“In the last five to six decades in education, as in all walks of life, we have moved from cooperation to competition as a model for living,” writes Asfa M. Yasin of the PSS Central Institute of Vocational Education in Bhopal, India. In the interests of developing an educational system that promotes values such as self-sustenance, happy and healthy living in a safe and pollution-free environment, India's National Council of Educational Research and Training proposed revolutionary changes in its National Curriculum Framework (2005), including the integration of productive work with academic subjects.
Based on Ghandian philosophy, “work-centred education” (WCE) would assign a central place for learning practical, work-related skills within the school system. In the process, students would develop an understanding of scientific and mathematical concepts, geographical, social and environmental issues as well as generic competencies, notes Yasin. WCE would provide opportunities for students to undertake productive work that not only unfolds their potential, creativity and innovation but also illustrates the “world of work” that exists around them.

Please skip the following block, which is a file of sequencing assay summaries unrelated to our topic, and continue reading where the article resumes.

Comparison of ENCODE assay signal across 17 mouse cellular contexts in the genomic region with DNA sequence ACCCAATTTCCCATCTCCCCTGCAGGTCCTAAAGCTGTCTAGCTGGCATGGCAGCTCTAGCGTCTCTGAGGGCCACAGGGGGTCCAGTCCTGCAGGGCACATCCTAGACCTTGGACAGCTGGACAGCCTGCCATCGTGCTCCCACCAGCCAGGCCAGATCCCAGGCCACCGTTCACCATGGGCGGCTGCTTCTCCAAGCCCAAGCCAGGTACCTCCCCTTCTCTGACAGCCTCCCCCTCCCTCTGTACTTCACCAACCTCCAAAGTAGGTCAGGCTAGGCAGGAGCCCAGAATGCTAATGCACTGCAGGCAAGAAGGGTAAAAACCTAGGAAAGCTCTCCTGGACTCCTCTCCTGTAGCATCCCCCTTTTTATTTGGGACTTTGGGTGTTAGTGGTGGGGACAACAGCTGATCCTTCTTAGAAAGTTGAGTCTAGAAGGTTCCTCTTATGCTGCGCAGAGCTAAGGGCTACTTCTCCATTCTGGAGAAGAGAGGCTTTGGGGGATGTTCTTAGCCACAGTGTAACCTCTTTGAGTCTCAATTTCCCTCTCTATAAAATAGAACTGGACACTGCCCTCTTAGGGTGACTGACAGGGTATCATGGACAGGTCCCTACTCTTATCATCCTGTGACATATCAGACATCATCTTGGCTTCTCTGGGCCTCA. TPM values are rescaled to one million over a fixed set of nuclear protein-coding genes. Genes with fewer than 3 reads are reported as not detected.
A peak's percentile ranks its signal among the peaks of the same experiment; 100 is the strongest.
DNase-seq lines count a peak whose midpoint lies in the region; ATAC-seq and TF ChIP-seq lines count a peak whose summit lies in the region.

Among its potential benefits, a WCE curriculum would replace rote learning with experiential learning, make learning more enjoyable, provide opportunies for enhancing creativity and innovation, facilitate employment, and instil values such as respect for manual work and workers, adds Yasin.
Based on their age and stage of education, students could be assigned to classes focused, for example, on learning a wide range of food processing, agriculture, technology, or arts and crafts skills.
The institutionalization of WCE in the school system “creates scope to ensure that from toddlers to teenagers, our youngsters are well equipped to handle life as it exists today and give them space for forging a desired future,” states the author.
For more information about each research, please contact:
Asfa M. Yasin
PSS Central Institute of Vocational Education (PSSCIVE), NCERT
131, Zone-II, M. P. Nagar
Bhopal - 462011 (MP)
Email: [email protected]
Tel: +(91) 7552 55 8160 ; Mobile: +(91) 94 253 722 83)
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